Disturbingly, Kanye seems to understand his sickly view of women to be an admiration. Not even his wife Kim Kardashian, whom he seems genuinely head-over-heels for in interviews, is excluded from his nonsense.
On Bound 2, a track he dedicated to her, he says:
She asked me what I wished for on my wishlist/ Have you ever asked your bitch for other bitches?
This mess plays out alongside critiques of racial disparities all over the rest of the album.
On New Slaves:
My momma was raised in the era when
Clean water was only served to the fairer skin
Doin’ clothes you would have thought I had help
But they wasn’t satisfied unless I picked the cotton myself
You see it’s broke nigga racism
That’s that “Don’t touch anything in the store”
And it’s rich nigga racism
That’s that “Come in, please buy more”
First, a few lines reminding us of America’s historical devaluing of black life, his only mistake here being that he didn’t realize we still can’t get clean drinking water. Next, a condemnation of the fashion industry for shutting him out. Then, he points out how not even wealth makes him immune to racism, though not as deftly and memorably as he did a decade earlier on All Falls Down. When The Life of Pablo dripped out into the internet in February 2016, I readied to cringe. Instead, I was awed. The opening track, Ultralight Beam, is stunning. It’s an expression of black faith, black power and black joy made for everyone. None of the actual verses, the meat of the track, are his though. They all come from Chance the Rapper. Kanye just adds a hook.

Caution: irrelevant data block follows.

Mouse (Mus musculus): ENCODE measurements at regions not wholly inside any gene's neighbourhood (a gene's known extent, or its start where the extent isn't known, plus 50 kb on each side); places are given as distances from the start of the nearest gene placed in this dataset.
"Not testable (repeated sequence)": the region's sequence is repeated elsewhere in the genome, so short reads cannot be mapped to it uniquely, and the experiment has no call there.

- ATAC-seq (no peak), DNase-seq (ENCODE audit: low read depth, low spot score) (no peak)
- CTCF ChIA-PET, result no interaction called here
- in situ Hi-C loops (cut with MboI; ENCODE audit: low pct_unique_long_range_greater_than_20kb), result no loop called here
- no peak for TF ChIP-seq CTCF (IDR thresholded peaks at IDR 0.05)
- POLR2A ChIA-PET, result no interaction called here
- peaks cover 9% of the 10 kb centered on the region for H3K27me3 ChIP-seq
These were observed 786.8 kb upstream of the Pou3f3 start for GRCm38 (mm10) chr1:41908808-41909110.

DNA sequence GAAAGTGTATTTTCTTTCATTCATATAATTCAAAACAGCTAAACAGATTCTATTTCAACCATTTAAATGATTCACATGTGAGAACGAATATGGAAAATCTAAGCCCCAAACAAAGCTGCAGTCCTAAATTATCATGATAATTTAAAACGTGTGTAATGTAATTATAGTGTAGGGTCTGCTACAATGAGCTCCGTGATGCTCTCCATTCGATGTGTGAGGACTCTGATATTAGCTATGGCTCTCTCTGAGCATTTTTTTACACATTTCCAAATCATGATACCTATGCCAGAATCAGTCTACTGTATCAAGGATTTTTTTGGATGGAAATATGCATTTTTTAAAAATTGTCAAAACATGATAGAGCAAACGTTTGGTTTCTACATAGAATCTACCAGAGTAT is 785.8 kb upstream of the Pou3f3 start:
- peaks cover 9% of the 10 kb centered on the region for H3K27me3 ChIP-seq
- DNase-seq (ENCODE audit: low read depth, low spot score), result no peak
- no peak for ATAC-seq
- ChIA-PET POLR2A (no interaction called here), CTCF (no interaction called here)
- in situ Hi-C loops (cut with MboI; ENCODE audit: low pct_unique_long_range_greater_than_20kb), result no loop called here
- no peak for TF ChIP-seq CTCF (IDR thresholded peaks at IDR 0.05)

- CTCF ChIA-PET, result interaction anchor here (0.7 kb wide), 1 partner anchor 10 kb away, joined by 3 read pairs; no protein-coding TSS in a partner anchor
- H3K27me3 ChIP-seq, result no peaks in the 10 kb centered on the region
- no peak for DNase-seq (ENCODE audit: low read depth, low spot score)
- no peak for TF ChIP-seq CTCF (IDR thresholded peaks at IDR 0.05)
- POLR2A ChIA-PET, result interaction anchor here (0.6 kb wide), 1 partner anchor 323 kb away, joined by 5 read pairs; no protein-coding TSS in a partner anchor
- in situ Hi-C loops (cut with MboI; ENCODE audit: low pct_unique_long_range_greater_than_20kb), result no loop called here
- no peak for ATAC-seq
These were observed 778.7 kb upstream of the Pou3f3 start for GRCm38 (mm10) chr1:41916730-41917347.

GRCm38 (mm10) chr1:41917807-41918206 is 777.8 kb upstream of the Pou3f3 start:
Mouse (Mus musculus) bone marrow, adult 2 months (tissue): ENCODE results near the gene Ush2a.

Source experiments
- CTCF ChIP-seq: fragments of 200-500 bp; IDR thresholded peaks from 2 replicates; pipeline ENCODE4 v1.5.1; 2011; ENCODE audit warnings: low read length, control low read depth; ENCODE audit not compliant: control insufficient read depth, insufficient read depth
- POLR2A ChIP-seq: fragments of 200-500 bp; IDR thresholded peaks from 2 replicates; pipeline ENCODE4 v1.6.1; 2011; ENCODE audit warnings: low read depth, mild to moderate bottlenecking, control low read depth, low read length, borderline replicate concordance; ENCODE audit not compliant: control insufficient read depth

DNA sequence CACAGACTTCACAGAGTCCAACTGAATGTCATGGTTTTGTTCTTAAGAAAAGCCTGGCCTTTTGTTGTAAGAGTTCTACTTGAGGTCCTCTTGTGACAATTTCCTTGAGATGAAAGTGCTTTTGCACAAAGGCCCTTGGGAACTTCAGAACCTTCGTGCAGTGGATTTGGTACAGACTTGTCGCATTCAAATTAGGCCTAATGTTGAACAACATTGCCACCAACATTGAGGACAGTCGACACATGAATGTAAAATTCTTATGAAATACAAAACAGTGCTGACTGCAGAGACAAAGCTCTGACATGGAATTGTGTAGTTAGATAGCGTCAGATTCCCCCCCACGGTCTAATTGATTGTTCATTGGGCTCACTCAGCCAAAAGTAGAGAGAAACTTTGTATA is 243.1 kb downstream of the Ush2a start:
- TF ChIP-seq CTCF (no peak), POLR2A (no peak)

When Kanye does speak up on Father Stretch My Hands Pt. 1, the album leaps backward:
Now if I fuck this model
And she just bleached her asshole
And I get bleach on my T-shirt
I’mma feel like an asshole
Ugh. Later, on Part 2:
For all my Southside niggas that know me best
I feel like me and Taylor might still have sex
Why? I made that bitch famous
I made that bitch famous
A 39-year-old man trashing a woman 13 years younger than him, again, just to push album sales. Gross.
Kanye West obviously isn’t the only musician guilty of putting out baldly misogynistic music. Drake, whose career thesis is that getting a moment of his attention should be a bullet point on a woman’s resume, constantly gets a pass. Oh, and remember that time Drizzy, in buff Drizzy mode, said he’s ready to stab one of his own trophies if she crosses him? I do. And how about Kanye on violence against women?
Black girl sippin’ white wine
Put my fist in her like a civil rights sign
And grabbed it with a slight grind
And held it ’til the right time
Then she came like AAAAAHHH!
Kanye prides himself on being 100% Kanye at all times. If he’s a rapper who’s donned a persona, he’s done it expertly. There’s little insulation between West and his music, or so he’d have us believe. This is a man-child’s id calling itself high art. It’s frustrating. When I hear Kanye say disgusting things over gorgeous production, I’m torn and disappointed. His words put an expiration date on music that otherwise could have been timeless. In 20 years, after we’ve had at least one female president (and Kanye’s daughter and son are adults), will his tastelessness still be treated like genius? Hopefully not.